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Rules of the Road

In Saskatchewan The Traffic Safety Act sets out the rules that all drivers must follow.

Drivers are required to drive with due care and attention. Common causes of distracted driving include things like, texting or talking on a cellphone, eating, drinking, grooming, smoking, pets and adjusting a radio or other music player. Driving without due care and attention, whatever the cause, is a traffic safety offence. Some types of distraction such as using a cellphone are specifically forbidden.

Drivers must yield to pedestrians, obey traffic signals and signs, and speed limits. This includes lowered speed limits for school zones and construction zones. It is against traffic safety laws to follow another vehicle too closely, drive too fast for the conditions or make a turn or lane change without signalling and ensuring it is safe to do so. Traffic safety laws also state that the driver to the right has the right-of-way at uncontrolled intersections.

Each municipality will also have their own rules about parking as well as things like speeding and disobeying traffic signs. To find out the rules in your community go to your municipality’s website or contact your municipality.

If you do not follow the rules you can be charged with a traffic offence and given a ticket.

Traffic Cameras

You can receive a ticket for things like speeding or going through a red light based on photos taken by a traffic camera. These cameras are set up to take a picture if a vehicle is speeding or going through a red light. This picture shows the licence plate of the vehicle.

In almost every case the registered owner is responsible for paying the ticket, even if they were not driving. However, because there is no finding concerning who was driving, the registered owner will not lose points under the Safe Driver Recognition Program.


If you are in a car crash that is your fault you will have to pay the deductible. SGI will decide who was at-fault for the accident. SGI considers a number of factors when making this decision. These include whether any driver involved was not following the rules of the road as well as what the police and any other witnesses report. If you disagree with the decision you can ask to talk to your adjustor’s supervisor. If you still are not satisfied you can take the other driver to Small Claims Court.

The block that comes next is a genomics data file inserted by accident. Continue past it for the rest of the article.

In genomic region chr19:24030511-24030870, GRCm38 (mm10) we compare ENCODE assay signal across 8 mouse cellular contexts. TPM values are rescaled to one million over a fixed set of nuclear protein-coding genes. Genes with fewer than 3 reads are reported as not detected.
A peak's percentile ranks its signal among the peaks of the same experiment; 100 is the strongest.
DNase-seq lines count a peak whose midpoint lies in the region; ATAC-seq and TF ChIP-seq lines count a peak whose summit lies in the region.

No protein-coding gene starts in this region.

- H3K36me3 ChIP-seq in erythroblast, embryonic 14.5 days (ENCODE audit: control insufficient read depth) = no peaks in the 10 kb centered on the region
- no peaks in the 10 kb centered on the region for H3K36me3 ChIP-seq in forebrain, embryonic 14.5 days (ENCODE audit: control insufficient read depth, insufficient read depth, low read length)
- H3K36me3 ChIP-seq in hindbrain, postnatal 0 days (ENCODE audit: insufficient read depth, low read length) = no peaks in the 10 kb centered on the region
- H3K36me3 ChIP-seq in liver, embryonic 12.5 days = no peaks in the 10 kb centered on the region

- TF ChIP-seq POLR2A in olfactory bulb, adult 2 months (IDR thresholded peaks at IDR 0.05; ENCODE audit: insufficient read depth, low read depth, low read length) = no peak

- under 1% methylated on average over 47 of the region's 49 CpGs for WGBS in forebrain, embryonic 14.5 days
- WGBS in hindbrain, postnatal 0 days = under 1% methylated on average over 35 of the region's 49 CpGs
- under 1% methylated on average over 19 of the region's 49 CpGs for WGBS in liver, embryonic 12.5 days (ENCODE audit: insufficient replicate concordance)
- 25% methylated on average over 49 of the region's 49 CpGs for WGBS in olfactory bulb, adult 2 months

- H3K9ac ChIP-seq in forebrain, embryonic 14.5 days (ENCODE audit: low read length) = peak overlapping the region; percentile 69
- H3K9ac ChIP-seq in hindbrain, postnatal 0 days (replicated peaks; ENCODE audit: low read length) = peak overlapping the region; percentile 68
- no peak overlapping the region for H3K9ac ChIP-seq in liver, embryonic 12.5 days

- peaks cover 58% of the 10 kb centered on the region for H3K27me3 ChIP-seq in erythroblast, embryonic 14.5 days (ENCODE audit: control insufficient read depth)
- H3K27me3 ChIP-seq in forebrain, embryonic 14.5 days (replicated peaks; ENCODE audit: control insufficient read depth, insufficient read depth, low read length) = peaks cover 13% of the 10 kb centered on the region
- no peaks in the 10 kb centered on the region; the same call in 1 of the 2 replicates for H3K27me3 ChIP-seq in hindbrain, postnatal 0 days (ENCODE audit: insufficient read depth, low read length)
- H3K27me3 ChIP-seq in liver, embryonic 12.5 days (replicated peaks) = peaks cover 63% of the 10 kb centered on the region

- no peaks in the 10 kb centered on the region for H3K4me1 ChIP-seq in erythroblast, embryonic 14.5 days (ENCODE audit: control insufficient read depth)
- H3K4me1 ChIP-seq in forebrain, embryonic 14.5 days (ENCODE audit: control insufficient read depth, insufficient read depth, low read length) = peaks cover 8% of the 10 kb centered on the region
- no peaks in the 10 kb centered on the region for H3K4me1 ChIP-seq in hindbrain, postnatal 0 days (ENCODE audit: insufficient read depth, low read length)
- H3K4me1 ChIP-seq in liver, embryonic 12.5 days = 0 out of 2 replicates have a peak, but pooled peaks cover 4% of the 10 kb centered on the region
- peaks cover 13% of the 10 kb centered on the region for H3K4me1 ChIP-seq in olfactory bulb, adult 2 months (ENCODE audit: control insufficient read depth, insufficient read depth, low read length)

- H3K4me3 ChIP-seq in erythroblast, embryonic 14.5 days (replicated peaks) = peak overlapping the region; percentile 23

If you are in an accident...

  • stay at the scene – leaving the scene of an accident without stopping is against the law
  • give the other driver your name, address, driver’s licence number and licence plate number and get this same information from them
  • get the names and addresses of any witnesses – information from others can be very important in deciding who caused the accident
  • if requested, provide a statement to the police

Call the police if...

  • anyone is hurt
  • either car needs to be towed
  • a driver seems to be drunk or on drugs
  • the other driver did not stop
  • a car involved is not registered in Saskatchewan

Report the accident by phone or online to SGI as soon as possible – have your driver’s licence and car registration ready

Cell Phones

Drivers cannot hold, view, use or manipulate a cellphone. New drivers also cannot use hands-free cellphones. Experienced drivers can use a hands-free cellphone as long as it is activated with one-touch or voice commands and it is in a holder of some kind.

A study from Virginia Tech Transportation Institute about cellphone distraction while driving reported that drivers who are texting are 23 times more likely to be in a collision than those who don’t. Talking on a cellphone makes the driver 3 to 6 times more likely to be in a collision. ~ SGI~

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PLEA gratefully acknowledges our primary core funder the Law Foundation of Saskatchewan for their continuing and generous support of our organization.